Unemployment and what MIM can do right now

The unemployment rate is twice what U.$. people would like it to be. Some Harvard Business School authors have already argued that government’s role is not associated with increased employment in the United $tates. Just calling for the government to fix unemployment might not work, and Marx provided reasons why that could be true in a situation like the U.$. one. By MIM’s calculations of surplus-value, there is not a straight-forward solution of the types being discussed in the media.

What I find more interesting in this question is the employment-population ratio. There is now a nifty little Internet tool for data available: http://data.bls.gov/PDQ/servlet/SurveyOutputServlet

I obtained data from 1948 to 2010. Employment of people 16 years and older never crossed 60% annually till 1985. True, it was not till January 2009 that that number fell below 60% again.

There is no doubt that the figure implied crushed dreams of prime working age men and some would say female employment is in a bad trend too. Yet, every generation has its unique aspects.

At 58.9% in June, 2010, the employment ratio is still higher than the 1950s numbers. Gender roles may have to change. Competent females may have pushed men aside or perhaps men are too pussy-whipped to push aside incompetent females. Given what happened in the 1950s and 1960s no one can say that there might not be a new pattern ahead for the 2010s.

The central Keynesian proposition is over-debated and confined to a national space. Increased GDP right now means more military activity, more climate degradation and delayed intellectual grappling with how the crisis came about — various forms of waste. Maybe there are some people who really could use a break from work too, if they thought about it. Questions of trade and immigration along with cultural trends are under-debated, not that we favor dumbocracy.

My civil rights should not depend on my stand on unemployment, taxes, Arizona’s new law or any other domestic issue. I don’t mind talking about foreign affairs seeing as the situation I am in requires allies from somewhere.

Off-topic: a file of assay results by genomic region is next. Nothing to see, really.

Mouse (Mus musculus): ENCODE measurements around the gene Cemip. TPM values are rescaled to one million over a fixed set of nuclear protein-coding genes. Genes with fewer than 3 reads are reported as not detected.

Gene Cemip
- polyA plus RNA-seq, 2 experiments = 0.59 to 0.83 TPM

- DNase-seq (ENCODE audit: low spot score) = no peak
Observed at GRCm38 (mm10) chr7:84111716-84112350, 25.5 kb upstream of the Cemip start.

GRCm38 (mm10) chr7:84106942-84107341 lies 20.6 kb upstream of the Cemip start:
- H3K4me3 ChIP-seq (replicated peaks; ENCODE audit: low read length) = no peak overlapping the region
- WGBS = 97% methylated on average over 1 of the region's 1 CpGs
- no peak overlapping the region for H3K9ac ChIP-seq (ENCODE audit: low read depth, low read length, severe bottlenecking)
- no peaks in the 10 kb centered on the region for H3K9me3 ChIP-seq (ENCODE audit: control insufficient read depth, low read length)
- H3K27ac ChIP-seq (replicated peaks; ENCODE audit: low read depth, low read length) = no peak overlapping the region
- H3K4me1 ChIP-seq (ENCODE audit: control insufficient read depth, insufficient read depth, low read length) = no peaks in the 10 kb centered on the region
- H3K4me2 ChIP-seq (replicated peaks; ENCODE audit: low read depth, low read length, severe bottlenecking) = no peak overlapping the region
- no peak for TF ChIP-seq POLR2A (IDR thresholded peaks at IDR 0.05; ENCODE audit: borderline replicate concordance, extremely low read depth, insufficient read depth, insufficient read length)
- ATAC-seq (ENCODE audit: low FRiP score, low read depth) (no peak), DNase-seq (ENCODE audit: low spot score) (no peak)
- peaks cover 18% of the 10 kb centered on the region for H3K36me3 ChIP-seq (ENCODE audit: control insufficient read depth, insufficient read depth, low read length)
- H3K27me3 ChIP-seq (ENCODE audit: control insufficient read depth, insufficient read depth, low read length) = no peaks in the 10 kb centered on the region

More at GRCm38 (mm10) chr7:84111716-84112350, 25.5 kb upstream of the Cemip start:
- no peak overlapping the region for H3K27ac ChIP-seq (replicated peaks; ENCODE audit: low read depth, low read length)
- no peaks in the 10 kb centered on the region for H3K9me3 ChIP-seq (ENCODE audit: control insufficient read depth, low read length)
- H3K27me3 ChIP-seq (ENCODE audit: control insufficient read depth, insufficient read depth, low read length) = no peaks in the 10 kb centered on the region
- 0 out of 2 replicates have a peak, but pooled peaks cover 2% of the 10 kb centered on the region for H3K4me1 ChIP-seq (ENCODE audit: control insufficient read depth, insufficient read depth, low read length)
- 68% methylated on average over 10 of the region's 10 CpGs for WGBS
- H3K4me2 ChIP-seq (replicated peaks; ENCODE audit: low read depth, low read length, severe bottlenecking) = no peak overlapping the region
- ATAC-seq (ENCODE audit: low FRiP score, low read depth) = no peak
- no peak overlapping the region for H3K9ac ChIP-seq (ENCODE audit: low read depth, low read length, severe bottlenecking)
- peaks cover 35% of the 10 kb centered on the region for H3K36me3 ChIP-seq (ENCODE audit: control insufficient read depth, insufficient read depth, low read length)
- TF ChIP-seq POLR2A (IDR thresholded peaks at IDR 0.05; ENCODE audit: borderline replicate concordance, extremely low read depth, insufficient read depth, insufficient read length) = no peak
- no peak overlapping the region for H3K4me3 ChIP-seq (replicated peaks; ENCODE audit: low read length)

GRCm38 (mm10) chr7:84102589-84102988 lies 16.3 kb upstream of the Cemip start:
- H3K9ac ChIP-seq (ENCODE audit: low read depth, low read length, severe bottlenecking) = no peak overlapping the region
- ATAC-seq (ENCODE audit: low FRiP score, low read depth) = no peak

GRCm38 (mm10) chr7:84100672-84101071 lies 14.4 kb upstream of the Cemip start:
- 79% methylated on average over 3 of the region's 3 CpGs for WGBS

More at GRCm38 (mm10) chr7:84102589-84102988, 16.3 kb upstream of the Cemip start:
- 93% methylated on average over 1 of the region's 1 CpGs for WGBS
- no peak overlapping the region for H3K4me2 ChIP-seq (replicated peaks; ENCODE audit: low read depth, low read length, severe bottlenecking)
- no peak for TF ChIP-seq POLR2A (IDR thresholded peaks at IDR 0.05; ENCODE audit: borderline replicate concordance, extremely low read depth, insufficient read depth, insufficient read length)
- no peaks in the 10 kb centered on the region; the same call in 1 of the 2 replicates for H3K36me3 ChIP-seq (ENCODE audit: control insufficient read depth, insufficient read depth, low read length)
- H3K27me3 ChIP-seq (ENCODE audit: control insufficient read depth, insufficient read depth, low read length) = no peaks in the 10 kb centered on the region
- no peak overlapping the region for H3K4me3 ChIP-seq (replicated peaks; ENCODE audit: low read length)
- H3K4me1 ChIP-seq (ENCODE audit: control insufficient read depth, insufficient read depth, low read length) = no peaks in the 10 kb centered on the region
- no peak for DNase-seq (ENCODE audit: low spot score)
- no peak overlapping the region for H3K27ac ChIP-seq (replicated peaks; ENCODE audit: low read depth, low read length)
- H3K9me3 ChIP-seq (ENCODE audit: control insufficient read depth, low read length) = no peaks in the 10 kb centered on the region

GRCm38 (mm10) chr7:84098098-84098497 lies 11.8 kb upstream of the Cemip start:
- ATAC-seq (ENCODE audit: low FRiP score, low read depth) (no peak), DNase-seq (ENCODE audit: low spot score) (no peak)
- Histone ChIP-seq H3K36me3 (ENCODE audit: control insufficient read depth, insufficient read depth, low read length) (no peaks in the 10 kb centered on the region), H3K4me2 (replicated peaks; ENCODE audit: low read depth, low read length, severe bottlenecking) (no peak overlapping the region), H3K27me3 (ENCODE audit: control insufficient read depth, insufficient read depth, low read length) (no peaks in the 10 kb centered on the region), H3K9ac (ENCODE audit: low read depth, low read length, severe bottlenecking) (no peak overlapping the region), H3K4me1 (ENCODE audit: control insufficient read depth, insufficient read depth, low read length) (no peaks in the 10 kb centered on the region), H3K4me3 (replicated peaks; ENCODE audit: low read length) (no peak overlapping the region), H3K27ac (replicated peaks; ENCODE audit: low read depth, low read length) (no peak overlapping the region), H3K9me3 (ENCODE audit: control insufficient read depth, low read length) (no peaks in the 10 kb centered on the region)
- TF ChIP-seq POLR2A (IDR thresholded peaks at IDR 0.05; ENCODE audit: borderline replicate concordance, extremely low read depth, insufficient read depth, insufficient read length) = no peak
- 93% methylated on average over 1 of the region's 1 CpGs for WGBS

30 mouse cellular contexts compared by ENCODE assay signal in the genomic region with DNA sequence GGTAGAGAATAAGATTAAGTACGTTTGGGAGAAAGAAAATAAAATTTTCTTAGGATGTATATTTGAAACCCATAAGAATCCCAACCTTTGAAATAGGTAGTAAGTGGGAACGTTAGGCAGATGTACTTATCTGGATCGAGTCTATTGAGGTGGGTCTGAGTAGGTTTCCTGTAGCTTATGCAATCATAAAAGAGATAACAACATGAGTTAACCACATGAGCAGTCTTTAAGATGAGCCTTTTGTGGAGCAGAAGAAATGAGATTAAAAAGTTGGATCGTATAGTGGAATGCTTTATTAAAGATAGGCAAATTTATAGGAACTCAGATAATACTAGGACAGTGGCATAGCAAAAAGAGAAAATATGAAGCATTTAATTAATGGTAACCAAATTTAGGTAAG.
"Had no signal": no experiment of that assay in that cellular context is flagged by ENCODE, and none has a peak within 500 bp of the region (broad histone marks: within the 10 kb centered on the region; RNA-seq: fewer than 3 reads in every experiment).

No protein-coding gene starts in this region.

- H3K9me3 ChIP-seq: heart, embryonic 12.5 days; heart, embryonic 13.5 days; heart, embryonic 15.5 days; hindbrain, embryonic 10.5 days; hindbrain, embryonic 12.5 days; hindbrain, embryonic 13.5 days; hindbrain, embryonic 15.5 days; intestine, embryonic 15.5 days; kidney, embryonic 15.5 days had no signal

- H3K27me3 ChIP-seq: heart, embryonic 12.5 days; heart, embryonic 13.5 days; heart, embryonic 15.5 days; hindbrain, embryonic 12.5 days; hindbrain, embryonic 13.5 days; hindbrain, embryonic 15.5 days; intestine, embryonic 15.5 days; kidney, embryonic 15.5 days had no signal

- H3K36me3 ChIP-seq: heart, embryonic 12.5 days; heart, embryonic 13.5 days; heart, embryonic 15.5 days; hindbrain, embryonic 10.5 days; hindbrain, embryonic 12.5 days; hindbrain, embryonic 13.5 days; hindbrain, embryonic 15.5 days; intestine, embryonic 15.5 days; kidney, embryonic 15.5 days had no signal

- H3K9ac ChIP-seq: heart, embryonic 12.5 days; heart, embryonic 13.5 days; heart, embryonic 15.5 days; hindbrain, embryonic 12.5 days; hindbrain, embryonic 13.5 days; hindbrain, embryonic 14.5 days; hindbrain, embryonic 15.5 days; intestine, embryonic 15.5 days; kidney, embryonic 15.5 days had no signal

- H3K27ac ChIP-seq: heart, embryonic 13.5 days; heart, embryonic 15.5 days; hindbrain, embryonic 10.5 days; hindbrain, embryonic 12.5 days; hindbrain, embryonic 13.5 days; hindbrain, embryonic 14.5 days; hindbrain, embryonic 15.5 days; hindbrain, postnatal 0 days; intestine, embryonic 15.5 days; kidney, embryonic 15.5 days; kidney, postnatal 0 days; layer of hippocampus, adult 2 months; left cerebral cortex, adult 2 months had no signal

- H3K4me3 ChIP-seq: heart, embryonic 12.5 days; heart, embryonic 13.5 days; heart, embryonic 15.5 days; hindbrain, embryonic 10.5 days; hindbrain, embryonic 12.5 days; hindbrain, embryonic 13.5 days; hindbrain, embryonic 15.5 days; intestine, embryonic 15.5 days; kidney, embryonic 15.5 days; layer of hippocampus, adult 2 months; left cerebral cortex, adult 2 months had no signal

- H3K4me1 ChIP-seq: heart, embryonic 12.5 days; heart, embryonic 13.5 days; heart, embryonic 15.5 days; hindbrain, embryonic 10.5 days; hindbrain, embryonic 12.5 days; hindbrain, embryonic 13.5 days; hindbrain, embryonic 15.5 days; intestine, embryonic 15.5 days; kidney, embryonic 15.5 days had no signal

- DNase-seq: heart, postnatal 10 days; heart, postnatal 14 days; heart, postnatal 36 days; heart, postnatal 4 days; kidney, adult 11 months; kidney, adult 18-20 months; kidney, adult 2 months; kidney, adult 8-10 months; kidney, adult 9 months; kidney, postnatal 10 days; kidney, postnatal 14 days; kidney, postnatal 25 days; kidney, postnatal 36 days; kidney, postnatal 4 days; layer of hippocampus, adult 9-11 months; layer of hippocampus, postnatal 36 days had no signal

In any case, talking to MIM on a reformist basis points to geopolitics first. If it were up to us, there’d be no unemployment and Ayn Randians would be calling us slave-drivers, but socialism is not on the agenda here, despite the delusions of the 20%. Without the international proletariat in position to fix things the way we think they should be fixed, we go to where the gains can be had more in line with bourgeois internationalist thinking. How far in the reformist direction the international economic system can go by ganging up on the labor aristocracy and gender aristocracy is more along the lines of what we can think about for buying some time for the species to survive militarism and climate degradation.

It may be that global class struggle can be structured in a more orderly way after we seize the key link of geopolitics. Hence, in place of a domestic debate about unemployment, if MIM were forced to come up with something for right now it would be about reforming the entire global capitalist system and going from there. While some would see that as buying some time against militarism and climate change, others might see that as patching a system that might have collapsed sooner. On the whole, it’s an incalculable question, overly heavy in its implications; however, Niall Ferguson reminds us that young people make revolution. At the moment, we do not see class consciousness to allow the sooner collapse of the system with revolution right now. What we see is class consciousness developing and pushing the system down, so that more likely, developing country youth will break through more and more often.

MIM’s readers should appreciate that most of MIM’s writing is for the youth. It’s only in recent years that the imperialists give me a ring-side seat on questions of “national security,” thereby obliging me on questions of reform and short-run geopolitics.

MIM reminds the social-democrats that long before the current economic crisis, our position was that social-democrats stir up imperialist country fears of economic degradation, which fascism then harvests. The perverse effect of talking about unemployment all the time is sociological, not economic. The result will be guilt followed by anti-social activities ranging from alcoholism to murder to fascist movements.


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